Carbon fibre is crucial to the long term future of ‘green’ cars with low emissions. The big problem is it’s always been expensive to use in the car making process. However, one Aussie company, who I can’t name, thinks their proprietary carbon fibre composite system is the answer car makers have been looking for.

They’re currently in discussions with leading car makers about licensing out their system. The technology this Aussie minnow has could completely change the auto industry. Instead of carbon fibre being commonplace in cars that cost six figures and more, you could see carbon fibre on your next Corolla, Mazda 3 or Hyundai i30. It’s this kind of technological approach and innovation that’s going to drive the auto industry forward in the coming years.

Even when driverless cars are on the road, how car makers put them together will be crucial to a sustainable, ‘green’ world. Carbon fibre in cars makes them stronger, lighter and more fuel efficient. It improves safety, economy and makes the cars look cool. So you can see the potential this has in the modern, ‘green’ world.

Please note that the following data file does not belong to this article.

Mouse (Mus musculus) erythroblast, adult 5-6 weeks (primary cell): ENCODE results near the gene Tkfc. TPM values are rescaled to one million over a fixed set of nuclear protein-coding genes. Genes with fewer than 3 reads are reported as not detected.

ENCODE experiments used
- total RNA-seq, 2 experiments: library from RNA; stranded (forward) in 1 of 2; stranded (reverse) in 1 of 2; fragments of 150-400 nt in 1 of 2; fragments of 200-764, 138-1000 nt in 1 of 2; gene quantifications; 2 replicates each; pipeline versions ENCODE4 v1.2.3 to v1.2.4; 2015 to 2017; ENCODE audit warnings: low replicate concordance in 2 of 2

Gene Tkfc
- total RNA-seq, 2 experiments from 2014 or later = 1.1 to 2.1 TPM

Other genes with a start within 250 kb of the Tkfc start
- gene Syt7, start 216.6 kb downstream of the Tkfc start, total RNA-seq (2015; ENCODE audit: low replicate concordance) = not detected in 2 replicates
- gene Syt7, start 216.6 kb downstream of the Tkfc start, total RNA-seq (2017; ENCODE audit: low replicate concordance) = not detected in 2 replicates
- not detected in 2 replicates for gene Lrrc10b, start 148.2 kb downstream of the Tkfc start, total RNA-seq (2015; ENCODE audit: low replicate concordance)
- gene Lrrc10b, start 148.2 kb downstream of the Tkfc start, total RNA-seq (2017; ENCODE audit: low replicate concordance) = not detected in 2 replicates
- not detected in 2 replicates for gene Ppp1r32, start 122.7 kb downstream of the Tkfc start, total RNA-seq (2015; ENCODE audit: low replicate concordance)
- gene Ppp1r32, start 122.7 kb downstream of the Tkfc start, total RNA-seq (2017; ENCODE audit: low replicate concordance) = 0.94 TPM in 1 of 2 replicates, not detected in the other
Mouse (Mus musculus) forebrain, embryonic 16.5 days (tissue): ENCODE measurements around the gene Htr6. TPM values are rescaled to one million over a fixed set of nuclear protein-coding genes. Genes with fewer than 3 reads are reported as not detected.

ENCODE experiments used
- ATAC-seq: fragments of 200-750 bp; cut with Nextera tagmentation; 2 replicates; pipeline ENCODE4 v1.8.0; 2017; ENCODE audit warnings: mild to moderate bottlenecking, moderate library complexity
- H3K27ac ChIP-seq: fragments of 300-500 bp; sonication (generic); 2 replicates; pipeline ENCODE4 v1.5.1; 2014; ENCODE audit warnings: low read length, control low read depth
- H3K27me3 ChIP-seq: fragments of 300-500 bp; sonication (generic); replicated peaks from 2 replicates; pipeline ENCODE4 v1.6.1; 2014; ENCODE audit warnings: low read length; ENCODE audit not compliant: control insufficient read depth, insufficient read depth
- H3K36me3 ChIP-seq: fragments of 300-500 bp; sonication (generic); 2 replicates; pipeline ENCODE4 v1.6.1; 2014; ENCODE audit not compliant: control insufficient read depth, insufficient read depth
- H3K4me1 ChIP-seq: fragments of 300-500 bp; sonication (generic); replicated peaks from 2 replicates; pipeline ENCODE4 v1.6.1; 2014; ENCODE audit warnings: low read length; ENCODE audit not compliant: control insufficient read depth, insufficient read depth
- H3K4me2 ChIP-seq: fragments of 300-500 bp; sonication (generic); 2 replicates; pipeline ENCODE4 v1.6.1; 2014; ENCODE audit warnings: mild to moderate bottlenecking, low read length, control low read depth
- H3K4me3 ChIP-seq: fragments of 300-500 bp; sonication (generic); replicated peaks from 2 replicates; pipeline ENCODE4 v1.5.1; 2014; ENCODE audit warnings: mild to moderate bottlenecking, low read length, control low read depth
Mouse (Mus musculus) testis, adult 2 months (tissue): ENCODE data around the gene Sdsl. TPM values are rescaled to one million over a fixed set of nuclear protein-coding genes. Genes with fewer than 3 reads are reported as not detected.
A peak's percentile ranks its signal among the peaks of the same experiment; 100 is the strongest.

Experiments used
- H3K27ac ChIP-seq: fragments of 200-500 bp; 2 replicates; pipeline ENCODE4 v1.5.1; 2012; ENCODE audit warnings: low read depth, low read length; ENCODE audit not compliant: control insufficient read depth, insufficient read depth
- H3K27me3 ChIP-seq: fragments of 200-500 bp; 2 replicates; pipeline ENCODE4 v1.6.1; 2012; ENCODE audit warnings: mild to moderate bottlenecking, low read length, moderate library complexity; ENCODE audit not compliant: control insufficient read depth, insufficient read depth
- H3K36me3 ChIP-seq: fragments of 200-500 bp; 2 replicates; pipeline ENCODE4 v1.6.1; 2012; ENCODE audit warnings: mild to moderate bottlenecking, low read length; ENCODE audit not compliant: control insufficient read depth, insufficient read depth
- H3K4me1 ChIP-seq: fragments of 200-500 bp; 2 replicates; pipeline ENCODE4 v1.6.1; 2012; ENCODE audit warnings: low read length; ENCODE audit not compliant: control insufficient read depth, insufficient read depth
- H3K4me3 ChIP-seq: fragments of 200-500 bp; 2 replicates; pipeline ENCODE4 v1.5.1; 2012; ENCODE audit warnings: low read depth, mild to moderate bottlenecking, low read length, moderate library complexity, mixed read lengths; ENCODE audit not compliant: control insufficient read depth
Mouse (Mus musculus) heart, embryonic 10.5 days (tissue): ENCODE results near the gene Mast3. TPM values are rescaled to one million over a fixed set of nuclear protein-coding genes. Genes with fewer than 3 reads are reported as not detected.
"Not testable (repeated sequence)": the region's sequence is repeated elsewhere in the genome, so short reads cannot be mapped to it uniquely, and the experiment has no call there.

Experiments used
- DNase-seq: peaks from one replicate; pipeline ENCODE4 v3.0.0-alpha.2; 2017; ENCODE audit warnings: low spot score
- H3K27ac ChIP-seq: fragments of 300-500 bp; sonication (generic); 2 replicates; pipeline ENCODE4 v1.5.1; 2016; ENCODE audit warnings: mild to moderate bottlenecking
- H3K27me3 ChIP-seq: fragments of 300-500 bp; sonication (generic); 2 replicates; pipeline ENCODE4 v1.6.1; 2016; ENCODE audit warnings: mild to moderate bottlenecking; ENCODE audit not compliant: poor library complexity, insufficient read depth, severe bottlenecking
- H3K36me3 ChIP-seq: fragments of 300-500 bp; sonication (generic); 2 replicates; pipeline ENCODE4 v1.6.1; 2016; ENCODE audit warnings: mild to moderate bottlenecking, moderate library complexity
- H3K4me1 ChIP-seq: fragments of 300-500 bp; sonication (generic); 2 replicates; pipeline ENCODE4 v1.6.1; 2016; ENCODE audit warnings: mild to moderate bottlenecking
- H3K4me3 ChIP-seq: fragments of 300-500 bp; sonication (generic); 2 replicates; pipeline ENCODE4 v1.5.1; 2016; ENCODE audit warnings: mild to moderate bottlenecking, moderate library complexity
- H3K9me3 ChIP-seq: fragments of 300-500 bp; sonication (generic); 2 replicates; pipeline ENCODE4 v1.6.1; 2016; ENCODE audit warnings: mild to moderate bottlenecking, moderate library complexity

The P1, i8, Model S and soon to be released Porsche 918 Spyder are the aspirational cars of the future. They combine pioneering technology with car making and motorsports. The sophistication and technology used is simply mind-blowing.

Thanks to these hybrids electric cars are finally cool. Although some of these ‘hero’ cars aren’t technically full electric, the fact they use electric motors and electric energy systems, is a huge step forwards.

Advanced technology companies like Tesla and McLaren just happen to also make cars for a living. And that’s a good thing. With these tech pioneers at the helm of car making, the future looks bright for hybrids and electric cars.

Sam Volkering+,
Technology Analyst

Ed note: The above article was originally published in Sam Volkering’s Tech Insider.

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One response to “Electric Cars: When Did This ‘Old Rubbish’ Become Cool?

  1. The relatively small numbers of Tesla owners can afford solar arrays to charge them. But once all the world can afford cheap Chinese models, how will they be powered – and produced? For the conceivable future coal-fired power stations are the likely answer!